Rep. Debbie Wasserman Schultz, a Florida Democrat, said through her press secretary that she's "open to the final version changing and thinks everyone should come to the table and find a compromise." But she remains committed to being a SOPA co-sponsor.

A spokesman for SOPA sponsor Rep. Lee Terry, a Nebraska Republican, told the Omaha World-Herald that SOPA isn't the solution. And Rep. Ben Quayle, an Arizona Republican yesterday had his name removed from the official SOPA sponsor list.

Among the other Web sites that, in one way or another, have joined the blackout: Metafilter, the Consumer Electronics Association, BoingBoing, OpenDNS, WordPress, the Electronic Frontier Foundation, and the Internet's most popular dinosaur comic strip. Some physical protests are also planned.

New Yorkers protest SOPA & PIPA bills (photos)

See all photos

SOPA, of course, represents the latest effort from the Motion Picture Association of America, the Recording Industry Association of America, and their allies to counter what they view as rampant piracy on the Internet, especially offshore Web sites. It would allow the Justice Department to obtain an order to be served on search engines, Internet service providers, and other companies, forcing them to make a suspected piratical Web site effectively vanish. It's opposed (PDF) by many Internet companies, users, and civil liberties groups.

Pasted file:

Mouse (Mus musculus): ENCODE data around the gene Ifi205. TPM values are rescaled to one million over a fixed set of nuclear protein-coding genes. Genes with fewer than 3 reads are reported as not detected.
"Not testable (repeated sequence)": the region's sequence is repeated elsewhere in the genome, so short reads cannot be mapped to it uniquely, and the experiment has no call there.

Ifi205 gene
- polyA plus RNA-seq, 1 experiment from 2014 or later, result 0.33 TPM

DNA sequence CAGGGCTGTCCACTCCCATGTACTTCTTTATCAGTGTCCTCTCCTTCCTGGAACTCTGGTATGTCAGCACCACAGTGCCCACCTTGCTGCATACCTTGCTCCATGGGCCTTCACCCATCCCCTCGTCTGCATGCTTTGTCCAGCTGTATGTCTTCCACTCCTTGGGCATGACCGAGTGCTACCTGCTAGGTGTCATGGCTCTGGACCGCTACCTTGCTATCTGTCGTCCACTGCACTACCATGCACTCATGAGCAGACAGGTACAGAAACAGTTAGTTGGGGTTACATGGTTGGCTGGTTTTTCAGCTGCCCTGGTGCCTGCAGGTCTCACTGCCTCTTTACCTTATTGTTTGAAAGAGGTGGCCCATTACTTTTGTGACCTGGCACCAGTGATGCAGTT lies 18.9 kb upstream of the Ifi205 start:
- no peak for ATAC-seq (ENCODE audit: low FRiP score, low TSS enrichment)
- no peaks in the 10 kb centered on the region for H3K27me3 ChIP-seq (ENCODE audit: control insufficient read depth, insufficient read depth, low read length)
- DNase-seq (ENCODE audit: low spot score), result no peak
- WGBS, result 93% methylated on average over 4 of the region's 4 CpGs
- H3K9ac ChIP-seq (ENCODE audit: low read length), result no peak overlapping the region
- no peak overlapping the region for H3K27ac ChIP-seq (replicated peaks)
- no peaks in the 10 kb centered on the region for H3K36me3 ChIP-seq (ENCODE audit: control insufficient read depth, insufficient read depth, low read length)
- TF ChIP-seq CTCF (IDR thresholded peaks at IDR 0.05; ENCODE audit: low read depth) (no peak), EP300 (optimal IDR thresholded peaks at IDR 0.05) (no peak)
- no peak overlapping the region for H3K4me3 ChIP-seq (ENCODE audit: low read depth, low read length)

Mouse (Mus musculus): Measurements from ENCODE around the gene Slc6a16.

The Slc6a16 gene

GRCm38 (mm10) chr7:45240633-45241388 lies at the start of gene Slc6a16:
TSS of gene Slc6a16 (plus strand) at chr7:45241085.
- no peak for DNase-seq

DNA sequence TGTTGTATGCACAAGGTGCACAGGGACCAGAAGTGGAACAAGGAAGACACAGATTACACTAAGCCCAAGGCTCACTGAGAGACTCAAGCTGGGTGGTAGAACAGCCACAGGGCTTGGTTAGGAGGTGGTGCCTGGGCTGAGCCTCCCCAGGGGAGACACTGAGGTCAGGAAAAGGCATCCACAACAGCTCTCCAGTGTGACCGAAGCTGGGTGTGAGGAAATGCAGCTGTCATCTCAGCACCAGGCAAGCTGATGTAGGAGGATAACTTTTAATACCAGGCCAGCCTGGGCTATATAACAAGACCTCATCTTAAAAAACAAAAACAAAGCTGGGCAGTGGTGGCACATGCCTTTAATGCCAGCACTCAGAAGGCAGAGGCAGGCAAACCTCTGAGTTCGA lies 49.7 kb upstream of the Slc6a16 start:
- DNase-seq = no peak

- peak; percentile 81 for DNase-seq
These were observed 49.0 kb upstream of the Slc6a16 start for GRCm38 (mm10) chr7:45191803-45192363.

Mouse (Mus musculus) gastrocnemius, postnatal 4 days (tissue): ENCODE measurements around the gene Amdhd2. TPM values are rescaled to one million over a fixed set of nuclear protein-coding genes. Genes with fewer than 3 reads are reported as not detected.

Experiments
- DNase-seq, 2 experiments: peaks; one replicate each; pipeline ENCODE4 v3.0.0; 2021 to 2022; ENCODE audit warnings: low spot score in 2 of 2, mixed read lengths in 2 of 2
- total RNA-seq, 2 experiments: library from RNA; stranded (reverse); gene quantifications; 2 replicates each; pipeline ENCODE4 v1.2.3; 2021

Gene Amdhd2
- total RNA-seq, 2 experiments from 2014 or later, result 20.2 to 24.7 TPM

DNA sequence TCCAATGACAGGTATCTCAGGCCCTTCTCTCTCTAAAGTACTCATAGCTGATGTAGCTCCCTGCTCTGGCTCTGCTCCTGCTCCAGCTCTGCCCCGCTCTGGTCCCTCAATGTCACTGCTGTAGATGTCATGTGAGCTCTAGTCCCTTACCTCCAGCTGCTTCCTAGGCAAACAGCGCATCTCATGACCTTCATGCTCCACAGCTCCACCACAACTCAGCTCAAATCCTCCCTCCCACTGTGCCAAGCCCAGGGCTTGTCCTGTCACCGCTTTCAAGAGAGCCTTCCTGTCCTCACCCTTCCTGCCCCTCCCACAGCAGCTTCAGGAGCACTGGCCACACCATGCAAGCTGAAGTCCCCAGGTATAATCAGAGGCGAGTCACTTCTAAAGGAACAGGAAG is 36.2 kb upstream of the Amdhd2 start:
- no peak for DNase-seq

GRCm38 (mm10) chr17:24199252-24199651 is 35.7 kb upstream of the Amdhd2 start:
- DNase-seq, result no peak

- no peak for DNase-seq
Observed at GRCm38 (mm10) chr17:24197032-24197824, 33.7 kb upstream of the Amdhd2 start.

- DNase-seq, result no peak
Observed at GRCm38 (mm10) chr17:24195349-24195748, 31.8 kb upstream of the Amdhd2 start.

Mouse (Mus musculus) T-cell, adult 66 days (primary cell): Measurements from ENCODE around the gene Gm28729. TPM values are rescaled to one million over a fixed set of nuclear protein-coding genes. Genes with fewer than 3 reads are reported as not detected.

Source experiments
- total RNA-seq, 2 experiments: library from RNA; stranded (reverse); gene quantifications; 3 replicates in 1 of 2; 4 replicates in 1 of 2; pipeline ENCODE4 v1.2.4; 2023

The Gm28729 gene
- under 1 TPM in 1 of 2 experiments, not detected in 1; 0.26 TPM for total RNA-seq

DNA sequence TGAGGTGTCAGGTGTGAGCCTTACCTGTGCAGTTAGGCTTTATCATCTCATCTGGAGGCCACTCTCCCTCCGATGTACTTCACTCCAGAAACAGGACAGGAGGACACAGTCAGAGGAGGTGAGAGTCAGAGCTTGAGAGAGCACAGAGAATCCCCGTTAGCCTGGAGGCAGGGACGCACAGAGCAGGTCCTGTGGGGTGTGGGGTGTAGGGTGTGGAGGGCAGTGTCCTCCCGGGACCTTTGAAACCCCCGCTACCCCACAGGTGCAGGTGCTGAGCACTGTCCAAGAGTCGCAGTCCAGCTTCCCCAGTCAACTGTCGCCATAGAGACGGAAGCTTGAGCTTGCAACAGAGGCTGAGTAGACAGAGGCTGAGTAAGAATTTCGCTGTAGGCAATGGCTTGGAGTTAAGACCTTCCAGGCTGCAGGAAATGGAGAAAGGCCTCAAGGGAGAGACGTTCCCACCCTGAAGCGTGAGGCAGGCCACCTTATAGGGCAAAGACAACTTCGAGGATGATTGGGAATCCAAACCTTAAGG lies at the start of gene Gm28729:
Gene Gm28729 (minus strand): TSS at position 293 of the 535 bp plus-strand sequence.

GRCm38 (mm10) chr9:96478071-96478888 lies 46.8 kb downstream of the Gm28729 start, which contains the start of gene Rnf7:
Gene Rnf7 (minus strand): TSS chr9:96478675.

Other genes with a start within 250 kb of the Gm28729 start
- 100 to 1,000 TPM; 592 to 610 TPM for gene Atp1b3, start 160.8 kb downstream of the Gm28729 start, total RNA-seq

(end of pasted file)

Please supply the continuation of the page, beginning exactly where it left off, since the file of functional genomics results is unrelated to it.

Sen. Blunt, who withdrew his support today, also said: "Upon passage of this bill through committee, Senate Judiciary Republicans strongly stated that there were substantive issues in this legislation that had to be addressed before it moved forward. I agree with that sentiment. But unfortunately, Senate Leader Harry Reid is pushing forward with legislation that is deeply flawed and still needs much work."

Sen. Boozman added in a Facebook post that: "We should not rush to pass this bill, rather we should be working to find another solution so that the epidemic of online piracy is addressed in a manner that ensures innovation and free speech is protected."

In one early sign that the blackouts and protests would have an effect, the MPAA yesterday characterized them as "stunts." The group's chairman, Chris Dodd, took a thinly veiled swipe at Wikipedia by denouncing the protests as "an irresponsible response and a disservice to people who rely on [the sites] for information and [who] use their services." News Corp. chairman Rupert Murdoch took to Twitter to offer similar thoughts.

Last updated at 12:55 p.m. PT